“Children are a heritage from Yahweh”1
In the middle verse of the middle psalm of the Songs of Ascents, the focus is on children.
As a warning, this story has some reference to traumatic events – I will avoid detail as much as I can, but referencing those events could be triggering for some.
Solomon, who likely wrote this psalm, did not appear to have a wonderful father. Few positive or healthy interactions between David and his children are recorded. It is possible David was heavily influenced by his own upbringing, which appeared to contain little warmth or nurture. However, when we consider David’s deep neglect of Tamar in her need, there is no excuse. Such moments cry out to us about right and wrong.
It’s not clear how old Solomon was when his father and brothers committed such evil. We don’t have any information about Solomon’s relationship with Tamar. One timeline estimates Solomon to have been 9 years old, and Tamar 19 when Amnon attacked her. If that’s accurate, we could assume Solomon noticed the deep tensions between the brothers and his father, and the change in Tamar. He would have known about Amnon’s murder a couple of years later and would have been perhaps 20 years old by the time Absalom was also killed. Kids aren’t stupid and are affected by abuse in their families.
Did David treat his children like they were a gift from God?
The Biblical text doesn’t give us that impression. It’s true he was deeply distressed at the impending loss of his first son with Bathsheba, but how does that distress inform us about his other relationships?
The name God gives Solomon is significant. After David’s deeply selfish crimes, in which he had treated so many people like his possessions, God makes a clear statement about Solomon. He was to be called “Jedidiah” meaning “loved by Yahweh.” Like God was saying, “No matter how anyone else treats you: I love you.”
And that knowledge of God’s character, in the very centre of this pilgrimage away from the place of danger, towards a place of sanctuary, is something to cling to. We are invited here to lean into God’s care, his cherishing of the people he created. In the light of David’s mistreatment of his children, Solomon, who has lived with that pain, draws a line. He says, “Children are a heritage from Yahweh.”
The ancient pilgrimage had God’s temple as its destination. Solomon’s temple. It was glorious. Yet, here again, Solomon deflects the focus away from himself and his achievements. While the psalm is rich with many meanings, it has much to say about narcissism. Against the narcissist who wants to promote their own achievements, and will happily use people to satisfy their desires, Solomon calls us to respect for the value of human beings. His song, and this whole collection of pilgrimage songs, pivots around cooperation with God in treating human beings with the deep dignity they deserve as creatures made in his image. And it’s clear: when we do that, people thrive.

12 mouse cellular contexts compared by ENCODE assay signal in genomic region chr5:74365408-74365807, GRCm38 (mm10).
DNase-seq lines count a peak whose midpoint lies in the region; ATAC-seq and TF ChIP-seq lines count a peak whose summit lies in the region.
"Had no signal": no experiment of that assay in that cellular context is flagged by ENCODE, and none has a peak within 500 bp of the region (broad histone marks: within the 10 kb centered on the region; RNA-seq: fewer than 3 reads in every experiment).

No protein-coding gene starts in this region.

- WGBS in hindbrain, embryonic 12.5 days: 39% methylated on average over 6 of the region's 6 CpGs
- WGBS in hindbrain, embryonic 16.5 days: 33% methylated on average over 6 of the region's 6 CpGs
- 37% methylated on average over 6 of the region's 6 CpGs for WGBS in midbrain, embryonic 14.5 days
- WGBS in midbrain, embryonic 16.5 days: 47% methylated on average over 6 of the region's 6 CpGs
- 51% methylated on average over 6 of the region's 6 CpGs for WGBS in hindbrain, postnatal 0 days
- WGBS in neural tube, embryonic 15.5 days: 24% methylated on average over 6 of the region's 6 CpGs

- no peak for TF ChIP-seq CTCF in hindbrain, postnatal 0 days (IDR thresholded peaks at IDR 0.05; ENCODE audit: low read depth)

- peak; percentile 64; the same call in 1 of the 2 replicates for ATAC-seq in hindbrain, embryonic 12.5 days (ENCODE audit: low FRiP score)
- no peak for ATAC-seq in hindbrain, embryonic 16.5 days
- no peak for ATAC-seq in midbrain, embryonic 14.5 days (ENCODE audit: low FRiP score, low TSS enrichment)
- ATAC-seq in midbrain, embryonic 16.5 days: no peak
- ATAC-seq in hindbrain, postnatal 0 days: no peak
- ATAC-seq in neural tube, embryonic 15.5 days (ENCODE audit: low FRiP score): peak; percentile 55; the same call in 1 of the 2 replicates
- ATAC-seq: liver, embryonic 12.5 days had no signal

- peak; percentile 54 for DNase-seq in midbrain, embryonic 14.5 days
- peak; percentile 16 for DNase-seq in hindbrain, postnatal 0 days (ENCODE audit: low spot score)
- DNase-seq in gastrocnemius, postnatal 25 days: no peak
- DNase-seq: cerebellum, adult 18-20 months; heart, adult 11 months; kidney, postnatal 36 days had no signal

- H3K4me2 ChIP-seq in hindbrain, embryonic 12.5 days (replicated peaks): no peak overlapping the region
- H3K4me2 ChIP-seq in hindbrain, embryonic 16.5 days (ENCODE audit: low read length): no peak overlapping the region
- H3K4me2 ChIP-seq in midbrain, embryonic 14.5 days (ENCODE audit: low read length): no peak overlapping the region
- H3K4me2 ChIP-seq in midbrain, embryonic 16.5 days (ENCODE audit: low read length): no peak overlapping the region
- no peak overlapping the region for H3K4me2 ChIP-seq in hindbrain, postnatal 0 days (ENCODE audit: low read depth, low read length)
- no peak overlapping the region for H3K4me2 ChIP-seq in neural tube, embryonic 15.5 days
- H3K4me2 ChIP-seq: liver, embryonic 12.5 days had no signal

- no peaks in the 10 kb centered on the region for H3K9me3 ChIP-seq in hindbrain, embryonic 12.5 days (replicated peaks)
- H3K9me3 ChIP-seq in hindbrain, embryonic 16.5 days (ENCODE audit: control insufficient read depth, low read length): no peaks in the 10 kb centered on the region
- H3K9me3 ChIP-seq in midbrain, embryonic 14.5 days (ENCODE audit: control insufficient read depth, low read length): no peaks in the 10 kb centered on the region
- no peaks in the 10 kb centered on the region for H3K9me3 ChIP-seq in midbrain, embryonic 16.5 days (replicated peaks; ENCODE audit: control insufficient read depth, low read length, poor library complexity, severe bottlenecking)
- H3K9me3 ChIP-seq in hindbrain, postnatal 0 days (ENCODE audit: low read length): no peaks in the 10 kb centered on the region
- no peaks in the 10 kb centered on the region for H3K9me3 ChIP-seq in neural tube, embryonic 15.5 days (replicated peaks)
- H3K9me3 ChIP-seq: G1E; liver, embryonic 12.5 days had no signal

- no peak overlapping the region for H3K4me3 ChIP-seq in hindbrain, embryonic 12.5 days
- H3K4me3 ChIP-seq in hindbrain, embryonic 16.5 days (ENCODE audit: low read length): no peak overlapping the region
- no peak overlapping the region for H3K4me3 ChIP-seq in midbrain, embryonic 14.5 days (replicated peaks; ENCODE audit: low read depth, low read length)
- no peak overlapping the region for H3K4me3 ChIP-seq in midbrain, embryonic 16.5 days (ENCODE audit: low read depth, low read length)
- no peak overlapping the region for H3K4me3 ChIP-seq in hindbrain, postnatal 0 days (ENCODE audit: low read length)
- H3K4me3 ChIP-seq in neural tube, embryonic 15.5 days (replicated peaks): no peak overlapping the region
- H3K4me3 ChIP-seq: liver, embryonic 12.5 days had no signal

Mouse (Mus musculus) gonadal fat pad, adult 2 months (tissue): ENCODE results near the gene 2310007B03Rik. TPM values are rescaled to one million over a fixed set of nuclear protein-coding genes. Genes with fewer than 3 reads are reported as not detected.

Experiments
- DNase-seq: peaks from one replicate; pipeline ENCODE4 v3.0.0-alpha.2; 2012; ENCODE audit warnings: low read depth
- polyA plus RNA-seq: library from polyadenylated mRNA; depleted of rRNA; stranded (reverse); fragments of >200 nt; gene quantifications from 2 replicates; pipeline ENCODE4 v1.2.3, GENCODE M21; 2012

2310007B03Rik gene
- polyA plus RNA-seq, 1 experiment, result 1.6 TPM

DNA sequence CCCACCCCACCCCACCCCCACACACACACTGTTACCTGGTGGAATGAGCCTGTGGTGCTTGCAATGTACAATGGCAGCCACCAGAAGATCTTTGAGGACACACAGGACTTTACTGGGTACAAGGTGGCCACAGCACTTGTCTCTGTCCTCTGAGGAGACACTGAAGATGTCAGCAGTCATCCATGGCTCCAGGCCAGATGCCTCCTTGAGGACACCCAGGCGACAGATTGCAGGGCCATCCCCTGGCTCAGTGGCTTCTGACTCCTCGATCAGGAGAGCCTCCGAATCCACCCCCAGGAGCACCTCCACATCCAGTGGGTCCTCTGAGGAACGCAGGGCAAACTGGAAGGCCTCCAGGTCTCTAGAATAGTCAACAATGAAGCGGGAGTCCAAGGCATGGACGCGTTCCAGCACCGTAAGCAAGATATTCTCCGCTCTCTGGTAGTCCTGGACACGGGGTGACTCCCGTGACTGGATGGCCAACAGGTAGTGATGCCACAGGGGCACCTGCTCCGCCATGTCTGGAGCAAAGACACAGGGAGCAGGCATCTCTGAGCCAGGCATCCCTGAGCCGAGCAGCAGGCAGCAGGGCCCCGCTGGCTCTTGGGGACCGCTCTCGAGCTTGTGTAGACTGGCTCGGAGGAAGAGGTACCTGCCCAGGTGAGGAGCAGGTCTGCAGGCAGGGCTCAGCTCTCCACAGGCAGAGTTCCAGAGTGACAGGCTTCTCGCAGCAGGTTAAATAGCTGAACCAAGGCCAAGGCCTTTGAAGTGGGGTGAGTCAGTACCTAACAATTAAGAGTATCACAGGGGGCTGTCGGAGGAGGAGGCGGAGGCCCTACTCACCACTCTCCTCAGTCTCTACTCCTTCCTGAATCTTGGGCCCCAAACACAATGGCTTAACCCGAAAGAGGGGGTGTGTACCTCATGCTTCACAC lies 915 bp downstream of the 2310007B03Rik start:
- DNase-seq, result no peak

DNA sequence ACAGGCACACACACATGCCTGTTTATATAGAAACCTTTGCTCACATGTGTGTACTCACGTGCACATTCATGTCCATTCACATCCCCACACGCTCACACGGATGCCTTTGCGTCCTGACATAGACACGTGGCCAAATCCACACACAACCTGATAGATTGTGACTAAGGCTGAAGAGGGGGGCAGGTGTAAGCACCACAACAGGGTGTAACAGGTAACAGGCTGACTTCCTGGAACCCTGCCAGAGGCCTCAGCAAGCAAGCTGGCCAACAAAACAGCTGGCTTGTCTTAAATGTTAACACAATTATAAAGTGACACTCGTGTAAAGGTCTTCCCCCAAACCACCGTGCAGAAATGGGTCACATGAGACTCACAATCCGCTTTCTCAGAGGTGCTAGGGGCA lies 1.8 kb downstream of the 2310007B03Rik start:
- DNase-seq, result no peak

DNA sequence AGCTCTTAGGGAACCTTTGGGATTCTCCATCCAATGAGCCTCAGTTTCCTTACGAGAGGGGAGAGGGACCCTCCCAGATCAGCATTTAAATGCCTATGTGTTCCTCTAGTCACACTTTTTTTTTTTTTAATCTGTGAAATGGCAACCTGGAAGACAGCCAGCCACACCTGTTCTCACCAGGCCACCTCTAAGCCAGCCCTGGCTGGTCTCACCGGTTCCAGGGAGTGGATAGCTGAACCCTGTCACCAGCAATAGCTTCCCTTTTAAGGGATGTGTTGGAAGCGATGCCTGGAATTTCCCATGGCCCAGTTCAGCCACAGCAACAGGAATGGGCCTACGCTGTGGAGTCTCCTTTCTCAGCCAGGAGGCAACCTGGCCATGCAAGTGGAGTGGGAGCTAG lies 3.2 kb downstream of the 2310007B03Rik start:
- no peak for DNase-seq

Will you pray with us, and be present with those who are suffering?
This song comes at the halfway point in the pilgrimage. What was a journey of days for the ancient pilgrims might take years for a victim of abuse. It is tragically obvious that many victims – far too many – never reach that place of sanctuary. Yet our calling remains to treat people like human beings, created by God, and as we do that make it increasingly likely that those who are vulnerable will find safety.
Unless Yahweh builds the house,
the builders labor in vain.
Unless Yahweh watches over the city,
the guards stand watch in vain.
In vain you rise early
and stay up late,
toiling for food to eat—
for he grants sleep to those he loves.
Children are a heritage from Yahweh,
offspring a reward from him.
Like arrows in the hands of a warrior
are children born in one’s youth.
Blessed is the man
whose quiver is full of them.
They will not be put to shame
when they contend with their opponents in court.2
Steve WadePsalm 127 pivots around cooperation with God in treating human beings with the deep dignity they deserve as creatures made in his image. And it’s clear: when we do that, people thrive. Click To Tweet